Friday, April 24, 2015

Plano Independent School District Voting Starts April 27th

A strong public school system is not only good for our children, it also promotes business growth and keeps our residential property values strong. Early Voting for the May 9, 2015 election starts on Monday, April 27th.

Geographical school districts in Texas are completely independent from city or county jurisdiction, and are governed by a board of trustees.  Texas school district boundaries are not always aligned with county or city boundaries; a district can occupy several counties and cities, while a single city (especially larger ones such as Dallas, Houston, or San Antonio) may be split between several districts. Almost all Texas school districts use the title "Independent School District", or ISD. 

Plano's public school system is among the largest in Texas and is nationally rated as one of the best school systems in the nation. The quality of Plano schools is among the major factors convincing companies like Toyota to locate their national corporate headquarters to Plano.

Toyota is building a corporate campus in the Legacy West area that will bring an estimated 9,000 young professionals to Plano, plus their spouses and children. Insurance giant Liberty Mutual announced in April it also plans to consolidate corporate operations at a campus in Plano's Legacy West business park in late 2017 with two office towers and 5,000 employees. FedEx and other companies have also recently announced plans to consolidate and expand corporate operations in Plano's Legacy West.

Plano ISD covers approximately 100 square miles in southwest Collin County, includes nearly 200,000 registered voters. This area includes 66 square miles in the City of Plano, with the balance including northern portions of the cities of Dallas and Richardson and parts of the cities of Allen, Carrollton, Garland, Lucas, Murphy, Parker and Wylie. The Plano school district employs 6,783 teachers and support staff to provide nearly 55,000 students with a quality education.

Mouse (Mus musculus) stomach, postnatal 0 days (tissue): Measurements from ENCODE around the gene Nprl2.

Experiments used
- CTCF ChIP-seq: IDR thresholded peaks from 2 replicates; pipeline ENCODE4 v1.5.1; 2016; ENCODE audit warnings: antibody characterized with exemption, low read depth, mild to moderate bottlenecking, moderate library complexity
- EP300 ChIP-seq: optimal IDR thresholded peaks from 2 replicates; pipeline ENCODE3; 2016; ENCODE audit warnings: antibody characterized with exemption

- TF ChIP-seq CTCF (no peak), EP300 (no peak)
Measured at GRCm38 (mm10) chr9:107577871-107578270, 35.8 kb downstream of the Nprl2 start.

Voters who live within the Plano Independent School District will find three ballot positions for school board trustees:
  • Plano ISD Place 4
    1. Sharon Hirsch -
    2. Michael Friedman
    3. Yoram Solomon
  • Plano ISD Place 5
    1. David Stolle
  • Plano ISD Place 7
    1. Missy Bender
    2. Paul P. Kaminsky
Information about these candidates can be found at the League of Women Voters of Collin County website:
May 9, 2015 Election - Early Voting Dates
  • April 27-29: 8 a.m. to 5 p.m.
  • April 30: 8 a.m. to 7 p.m.
  • May 1-2: 8 a.m. to 5 p.m.
  • May 4-5: 7 a.m. to 7 p.m.
Sharon Hirsch has been a resident of Plano and member of the PISD community since moving to Texas in 1996. Ms. Hirsch has experience working with Plano ISD as a mother supporting her four children in their education, and supporting her husband in his career in public education. Ms. Hirsch served on the administrative support team for 12 years as Office Manager for PISD elementary, middle and high school campuses and in the Special Education Services Department.  Five years ago Ms. Hirsch again became a student, herself, earning a Associates degree from Collin College in 2012 and a Bachelor of Applied Arts and Sciences from the University of North Texas in 2014, graduating summa cum laude from both. Ms. Hirsch is now ready step up from a PISD supporting role to a leadership role as a PISD Board Trustee.
Some of Ms. Hirsch accomplishments include:
  • Established and fund the Hirsch AVID Scholarship, providing first year tuition and textbooks for a deserving PISD AVID graduate to attend Collin College
  • Served on the School Based Improvement Committee (SBIC) at Rice Middle School as a community representative
  • Served on the School Health Advisory Council (SHAC) for three years
  • Named Outstanding Bachelor of Applied Arts and Sciences Student at UNT in 2013-14